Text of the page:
I think there are two prerequisites, though, to the utilization of the committee form of arrival at a properly rounded and considered decision affecting more than one department or agency. The first is that, if it is in the general area of foreign policy, any committee should be chaired by a State Department representative and he should be a good man. He should be a strong chairman, with clearly established authority.

Senator JACKSON. And the ability to make a decision.

Ambassador MERCHANT. The ability to make a decision and not to accept the lowest common denominator of a group of men whose direct and proper interests vary enormously.

The second thing is, I think, that you should abolish all committees, say, once every year, and then only reestablish those which are clearly


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justified-where the need is clearly justified. The great damage of

committees that I have seen has been where the membership is so wide : and there are so many representatives whose interests are only periph

eral or occasional, yet each member of the committee gains a vested interest in the continuation on a regular formal basis of the life of the committee.

There is nothing more interesting-foreign affairs is the most fascinating subject in the world—and if you walk down the street, I think most people who have never had any responsibility in the field would automatically say, if they had to have a job in the Government, that they would take Secretary of State. This extends to other departments and agencies of the Government.

So I think it is important that periodically you eliminate every committee and then only reestablish it if the need is justified and reestablish it with a membership which is properly concerned with the principal business of the committee.

Secondly, as I say, you need a strong and effective chairman who will make decisions.

Senator MILLER. I would like to ask you, Mr. Ambassador, this question:

What can be done to make this role of adviser more effective? I wonder if you would be good enough to go at it from two standpoints: First, at the State Department level. For example, it has been suggested to us before that there be more direct contact between the ambassador and the top people in State. This is just an example, and I would like to have your own comments.

Then the second approach would be at the ambassadorial level. Your answer just a moment ago possibly would have a bearing on that. It has been suggested, for example, that the ambassador remain in the country for a longer period of time than is presently the case. That is just an example.

I might say that I am thoroughly in agreement that the role of adviser is much more important today, and it seems to me that perhaps the role is not being implemented to the fullest. What could be done about that?

Could you talk from those two approaches?

Ambassador MERCHANT. Well, on the first observation which you made, Senator, concerning increased contact with the high officials of the Government, I feel strongly that there should be a frequent opportunity for ambassadors to return from their posts to Washington on consultation, for a period of maybe a week or 10 days. This is expensive, in the case of long-distance posts it is time consuming, but I am satisfied that unless you periodically and frequently, as an ambassador, reimmerse yourself in both the atmosphere and the stream of policymaking in Washington, you can become quite rapidly removed from reality.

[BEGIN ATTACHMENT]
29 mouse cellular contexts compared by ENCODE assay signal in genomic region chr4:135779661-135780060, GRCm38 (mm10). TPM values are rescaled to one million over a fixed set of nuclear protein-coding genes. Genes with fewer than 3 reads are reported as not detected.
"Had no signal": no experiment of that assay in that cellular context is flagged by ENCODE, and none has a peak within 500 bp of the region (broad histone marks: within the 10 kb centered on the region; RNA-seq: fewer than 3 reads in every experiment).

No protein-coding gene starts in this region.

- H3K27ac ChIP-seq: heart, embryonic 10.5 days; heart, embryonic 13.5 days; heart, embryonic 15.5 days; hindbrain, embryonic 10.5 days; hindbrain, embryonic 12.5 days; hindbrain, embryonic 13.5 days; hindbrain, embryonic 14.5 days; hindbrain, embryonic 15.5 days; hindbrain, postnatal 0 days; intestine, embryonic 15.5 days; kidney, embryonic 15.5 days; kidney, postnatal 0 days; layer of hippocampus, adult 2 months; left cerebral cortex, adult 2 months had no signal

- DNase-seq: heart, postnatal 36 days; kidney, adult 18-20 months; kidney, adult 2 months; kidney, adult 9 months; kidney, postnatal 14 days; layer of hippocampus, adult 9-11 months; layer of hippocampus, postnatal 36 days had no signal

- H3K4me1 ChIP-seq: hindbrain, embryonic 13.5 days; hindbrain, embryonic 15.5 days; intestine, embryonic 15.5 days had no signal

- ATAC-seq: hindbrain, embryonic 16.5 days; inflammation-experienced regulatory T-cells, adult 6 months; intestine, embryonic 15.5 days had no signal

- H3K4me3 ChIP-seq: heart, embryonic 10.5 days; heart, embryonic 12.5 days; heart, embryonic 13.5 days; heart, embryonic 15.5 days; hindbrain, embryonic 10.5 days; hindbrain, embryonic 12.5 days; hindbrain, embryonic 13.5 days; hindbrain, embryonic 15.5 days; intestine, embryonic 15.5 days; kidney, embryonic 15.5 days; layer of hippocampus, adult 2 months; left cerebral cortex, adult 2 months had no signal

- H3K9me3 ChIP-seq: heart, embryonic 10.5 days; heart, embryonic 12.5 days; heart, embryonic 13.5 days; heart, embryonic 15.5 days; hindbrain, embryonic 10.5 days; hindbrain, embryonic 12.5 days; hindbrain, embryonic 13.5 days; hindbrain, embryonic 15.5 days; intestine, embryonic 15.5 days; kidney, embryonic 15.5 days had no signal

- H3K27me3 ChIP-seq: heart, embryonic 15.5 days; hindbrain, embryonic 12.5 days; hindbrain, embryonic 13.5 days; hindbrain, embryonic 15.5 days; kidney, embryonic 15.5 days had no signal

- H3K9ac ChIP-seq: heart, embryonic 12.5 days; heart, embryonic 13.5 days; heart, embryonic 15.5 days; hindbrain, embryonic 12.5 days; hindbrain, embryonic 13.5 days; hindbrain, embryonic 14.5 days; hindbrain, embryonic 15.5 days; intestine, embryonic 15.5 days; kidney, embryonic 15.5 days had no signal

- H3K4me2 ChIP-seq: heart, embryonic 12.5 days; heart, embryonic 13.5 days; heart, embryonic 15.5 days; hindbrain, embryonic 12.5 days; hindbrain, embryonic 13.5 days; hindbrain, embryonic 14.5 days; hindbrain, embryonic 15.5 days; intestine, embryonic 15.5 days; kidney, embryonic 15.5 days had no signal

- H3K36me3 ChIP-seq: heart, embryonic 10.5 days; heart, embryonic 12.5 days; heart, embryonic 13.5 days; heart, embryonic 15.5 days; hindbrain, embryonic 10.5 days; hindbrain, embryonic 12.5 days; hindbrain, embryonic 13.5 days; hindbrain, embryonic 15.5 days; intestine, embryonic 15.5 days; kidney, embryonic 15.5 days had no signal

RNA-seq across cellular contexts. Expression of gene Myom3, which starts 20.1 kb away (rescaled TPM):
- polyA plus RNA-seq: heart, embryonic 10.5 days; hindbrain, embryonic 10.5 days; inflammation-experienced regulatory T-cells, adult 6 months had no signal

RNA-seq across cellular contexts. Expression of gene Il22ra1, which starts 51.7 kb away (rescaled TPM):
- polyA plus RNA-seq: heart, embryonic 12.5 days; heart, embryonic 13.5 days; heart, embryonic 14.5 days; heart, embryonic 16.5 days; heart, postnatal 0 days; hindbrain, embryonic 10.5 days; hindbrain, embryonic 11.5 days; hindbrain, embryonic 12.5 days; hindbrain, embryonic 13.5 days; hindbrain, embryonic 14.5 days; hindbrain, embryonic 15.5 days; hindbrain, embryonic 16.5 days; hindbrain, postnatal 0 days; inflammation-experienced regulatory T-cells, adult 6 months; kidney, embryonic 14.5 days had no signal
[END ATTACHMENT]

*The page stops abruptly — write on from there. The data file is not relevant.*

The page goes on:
Moreover, I think the signature at the bottom of an ambassador's telegram is or can be certainly more impressive with the President and the Secretary and the top hierarchy of the Department and the top officials of other Government agencies principally concerned if there is a continuing, personal, restored relationship.

As a further device for improving this contact and improving the ability of an ambassador to give reasonable advice and improving the

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willingness of the policymaking officials in Washington to listen to his advice, I think the regular regional ambassadorial meeting held in the field and attended by high officials of the Department and other agencies and departments is an extremely valuable device.

It has the added virtue of giving each ambassador, as a result of the meeting, an increased realization of the regional interconnection and interrelationship of the problems he is dealing with.

So I would emphasize, even though it is expensive, the importance of regular—and I am thinking of two or three or even four times a year—returns to Washington for brief consultation, and the opportunity to discuss problems and his point of view with the top officials here in Washington.

Senator Jackson. Secretary Harriman emphasized that point strongly, as I recall. This is one of the problems in the State Department budget at the present time. With jet travel, you can move pretty fast these days.

Senator MILLER. You mentioned regional meetings. Those would probably not be quite as expensive, but how often do you think those should be conducted ?

Ambassador MERCHANT. At least once a year, and it would be useful, I think, particularly where the area is distant and obscure, maybe to hold them twice a year. I tried to hold them in Europe twice a year and we weren't successful in averaging more, I don't believe during my tenure in that position, averaging more than once every year or 15 months. This was entirely due to fiscal or budgetary considerations.